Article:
* Instead of using the mint or parsley for garnish, I actually chopped the mint finely and added (mix) them to my muhammara, tasted so much better.
"I cannot say enough nice things about Elra. Her meals are scrumptious. Her talents delightful. A visit to her blog is like taking a trip to some exotic location, where you're the guest that she spoils with delicious dishes"
I am very flattered and I can't thank you enough Alexa!
In no particular order, I'd like to pass this award to:
I can not believe that she actually almost deleted her blog. I think her blog is very nice and I especially like the way she photographs her food. You really deserve this award, Karen. Hope you will never thinking about deleting your blog again.
Za'atar is middle eastern mix of wild herbs, spices and sesame seeds. If you can't find Za'atar in your area, you can make your own using dried herbs such as, thyme, marjoram and origano. Mix the herbs with ground cumin, ground coriander and ground fennel seeds. Add saseme seeds to the mix, transfer to air fitting jar. Now you have your own za'atar.
I found out about za'atar when I visited the Middle Eastern Store in my area. I always intrigue by spices that sounds strange or I never herd before. I grabbed a bag without even thinking what I was going to use it for. When I read the ingredients, which basically contained herbs and spices, I thought this ought to be good. I couldn't go wrong with this herb-spice mix. I went home and showed it to my husband (I tend to do this a lot, showing what I buy from market or even from boutique, which I think it's a bit silly thing to do) Anyway, I was surprise that he got pretty excited about this za'atar. He told me, when he lived in Jerusalem (he lived there for 5 years) He used to buy flat bread from the Iraqis vendor. This bread was serve warm with za'atar sprinkled on top. The bread was bake in a dome shape clay/mud oven, by slapping the dough to the side of the oven. It's like a tandoor oven I guess. He said that was the best bread he ever had, and he almost had it everyday. However, I never really had a chance to taste this bread every time I visited Israel. I should remind him to bring me to this vendor for my next visit (I hope he still there, considering how many years ago it was, when my husband last tasted his bread)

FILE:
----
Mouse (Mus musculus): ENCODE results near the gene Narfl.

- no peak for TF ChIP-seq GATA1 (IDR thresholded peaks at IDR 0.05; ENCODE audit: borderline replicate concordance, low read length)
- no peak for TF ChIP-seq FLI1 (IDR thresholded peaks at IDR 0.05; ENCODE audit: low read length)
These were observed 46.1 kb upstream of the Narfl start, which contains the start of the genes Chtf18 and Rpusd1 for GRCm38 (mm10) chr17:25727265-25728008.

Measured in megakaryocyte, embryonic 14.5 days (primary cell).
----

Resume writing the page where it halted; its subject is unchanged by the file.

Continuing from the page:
Back to the recipe,
you can use za'atar to marinate any type of fish, it is also good for cornish hen, chicken or quail, but you need to marinate it over night to deepen the flavor. What I really like about this recipe is that you don't really need a lot of time to make it and taste absolutely delicious serve with rice pilaf, plain rice, or spiced couscous with dried fruits.